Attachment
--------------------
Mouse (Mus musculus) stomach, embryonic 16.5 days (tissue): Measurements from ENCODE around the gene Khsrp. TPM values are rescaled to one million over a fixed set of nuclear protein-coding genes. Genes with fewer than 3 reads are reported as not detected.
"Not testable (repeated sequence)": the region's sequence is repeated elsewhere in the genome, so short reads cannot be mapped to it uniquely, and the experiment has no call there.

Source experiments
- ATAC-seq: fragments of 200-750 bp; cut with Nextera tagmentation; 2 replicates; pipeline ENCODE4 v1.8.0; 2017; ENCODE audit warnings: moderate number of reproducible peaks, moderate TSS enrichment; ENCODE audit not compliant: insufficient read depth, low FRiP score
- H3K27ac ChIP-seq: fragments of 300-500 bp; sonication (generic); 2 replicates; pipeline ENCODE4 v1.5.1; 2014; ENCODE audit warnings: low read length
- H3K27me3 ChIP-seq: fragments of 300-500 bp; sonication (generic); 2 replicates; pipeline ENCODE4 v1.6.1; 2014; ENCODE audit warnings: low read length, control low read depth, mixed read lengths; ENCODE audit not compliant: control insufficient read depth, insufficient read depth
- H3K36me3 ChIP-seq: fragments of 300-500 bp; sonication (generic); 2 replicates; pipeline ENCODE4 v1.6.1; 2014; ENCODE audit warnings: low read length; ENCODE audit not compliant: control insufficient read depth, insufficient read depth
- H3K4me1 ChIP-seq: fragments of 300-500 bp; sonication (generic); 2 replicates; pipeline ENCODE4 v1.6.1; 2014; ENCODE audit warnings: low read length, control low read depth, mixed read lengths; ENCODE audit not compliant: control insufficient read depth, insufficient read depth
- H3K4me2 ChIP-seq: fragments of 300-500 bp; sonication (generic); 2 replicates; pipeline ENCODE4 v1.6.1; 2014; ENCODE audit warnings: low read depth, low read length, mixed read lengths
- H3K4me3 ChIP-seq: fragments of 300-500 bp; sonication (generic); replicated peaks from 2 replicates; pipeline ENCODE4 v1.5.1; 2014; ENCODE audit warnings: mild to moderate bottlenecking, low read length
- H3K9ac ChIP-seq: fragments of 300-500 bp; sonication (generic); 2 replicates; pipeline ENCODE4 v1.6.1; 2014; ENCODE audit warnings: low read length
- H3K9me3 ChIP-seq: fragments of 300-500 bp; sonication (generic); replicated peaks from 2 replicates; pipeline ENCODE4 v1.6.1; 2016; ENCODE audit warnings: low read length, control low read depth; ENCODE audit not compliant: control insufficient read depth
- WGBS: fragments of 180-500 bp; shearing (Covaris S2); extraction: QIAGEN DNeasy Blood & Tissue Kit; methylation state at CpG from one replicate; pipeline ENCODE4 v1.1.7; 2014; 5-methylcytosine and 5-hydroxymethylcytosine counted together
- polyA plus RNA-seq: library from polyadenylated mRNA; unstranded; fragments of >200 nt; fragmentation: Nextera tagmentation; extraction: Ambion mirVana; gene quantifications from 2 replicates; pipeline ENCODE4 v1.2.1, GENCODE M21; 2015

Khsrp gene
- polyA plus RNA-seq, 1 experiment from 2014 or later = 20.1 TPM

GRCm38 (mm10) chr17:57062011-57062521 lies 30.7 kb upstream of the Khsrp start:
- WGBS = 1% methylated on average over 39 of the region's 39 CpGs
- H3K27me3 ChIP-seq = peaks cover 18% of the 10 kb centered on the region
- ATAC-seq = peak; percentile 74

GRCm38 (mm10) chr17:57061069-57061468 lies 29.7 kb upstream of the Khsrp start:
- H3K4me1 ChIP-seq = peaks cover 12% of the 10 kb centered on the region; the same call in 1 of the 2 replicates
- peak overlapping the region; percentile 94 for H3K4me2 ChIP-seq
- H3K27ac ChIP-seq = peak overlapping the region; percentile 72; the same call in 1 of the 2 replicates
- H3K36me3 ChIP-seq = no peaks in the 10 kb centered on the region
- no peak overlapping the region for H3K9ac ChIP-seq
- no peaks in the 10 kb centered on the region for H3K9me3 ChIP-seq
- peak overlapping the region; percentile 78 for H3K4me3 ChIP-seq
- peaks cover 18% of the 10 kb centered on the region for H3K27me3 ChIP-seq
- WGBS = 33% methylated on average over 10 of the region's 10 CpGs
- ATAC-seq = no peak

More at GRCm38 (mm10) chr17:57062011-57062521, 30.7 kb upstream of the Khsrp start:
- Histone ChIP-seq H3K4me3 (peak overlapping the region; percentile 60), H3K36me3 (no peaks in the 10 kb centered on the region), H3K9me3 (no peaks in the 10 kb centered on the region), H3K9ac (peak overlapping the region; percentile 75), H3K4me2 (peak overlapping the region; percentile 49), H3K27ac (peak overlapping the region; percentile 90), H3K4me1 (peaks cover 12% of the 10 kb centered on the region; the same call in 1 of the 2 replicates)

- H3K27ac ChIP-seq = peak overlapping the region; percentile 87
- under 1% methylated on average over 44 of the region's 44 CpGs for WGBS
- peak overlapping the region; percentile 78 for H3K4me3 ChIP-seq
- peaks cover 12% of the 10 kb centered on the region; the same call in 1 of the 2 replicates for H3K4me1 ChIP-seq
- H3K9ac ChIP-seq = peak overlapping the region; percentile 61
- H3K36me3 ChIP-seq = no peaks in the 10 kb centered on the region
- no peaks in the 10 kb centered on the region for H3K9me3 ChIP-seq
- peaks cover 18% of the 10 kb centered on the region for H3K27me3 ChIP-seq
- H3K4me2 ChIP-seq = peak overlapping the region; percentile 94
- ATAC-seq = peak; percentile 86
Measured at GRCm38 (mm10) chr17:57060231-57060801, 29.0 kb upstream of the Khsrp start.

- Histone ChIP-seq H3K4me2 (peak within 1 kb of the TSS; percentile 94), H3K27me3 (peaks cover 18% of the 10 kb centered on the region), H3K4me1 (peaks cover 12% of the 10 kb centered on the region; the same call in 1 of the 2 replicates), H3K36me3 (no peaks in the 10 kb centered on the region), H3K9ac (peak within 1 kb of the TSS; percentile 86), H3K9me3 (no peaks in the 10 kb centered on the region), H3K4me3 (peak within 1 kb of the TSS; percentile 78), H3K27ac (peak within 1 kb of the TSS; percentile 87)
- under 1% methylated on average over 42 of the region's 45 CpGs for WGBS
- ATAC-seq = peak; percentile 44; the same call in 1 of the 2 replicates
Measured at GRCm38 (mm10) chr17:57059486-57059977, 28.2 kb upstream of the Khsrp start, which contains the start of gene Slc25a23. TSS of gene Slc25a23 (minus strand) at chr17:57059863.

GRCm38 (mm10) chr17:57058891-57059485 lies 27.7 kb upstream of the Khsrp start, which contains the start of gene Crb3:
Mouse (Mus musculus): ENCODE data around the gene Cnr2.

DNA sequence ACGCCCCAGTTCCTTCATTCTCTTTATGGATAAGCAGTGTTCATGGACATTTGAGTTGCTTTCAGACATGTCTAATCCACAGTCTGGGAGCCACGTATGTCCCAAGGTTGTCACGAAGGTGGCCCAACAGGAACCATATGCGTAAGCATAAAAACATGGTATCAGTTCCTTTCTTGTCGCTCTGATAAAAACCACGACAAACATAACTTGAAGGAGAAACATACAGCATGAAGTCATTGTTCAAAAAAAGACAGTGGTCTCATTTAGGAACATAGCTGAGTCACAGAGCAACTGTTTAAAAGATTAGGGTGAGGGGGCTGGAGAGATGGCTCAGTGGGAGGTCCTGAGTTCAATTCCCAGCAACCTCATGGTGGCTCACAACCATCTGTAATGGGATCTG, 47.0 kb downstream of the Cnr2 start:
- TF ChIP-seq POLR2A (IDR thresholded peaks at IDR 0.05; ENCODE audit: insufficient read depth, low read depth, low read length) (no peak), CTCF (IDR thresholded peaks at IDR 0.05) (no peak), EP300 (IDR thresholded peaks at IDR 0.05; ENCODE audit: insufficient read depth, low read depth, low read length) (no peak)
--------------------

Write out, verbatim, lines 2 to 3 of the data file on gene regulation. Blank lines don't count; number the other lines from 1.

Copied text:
"Not testable (repeated sequence)": the region's sequence is repeated elsewhere in the genome, so short reads cannot be mapped to it uniquely, and the experiment has no call there.

Source experiments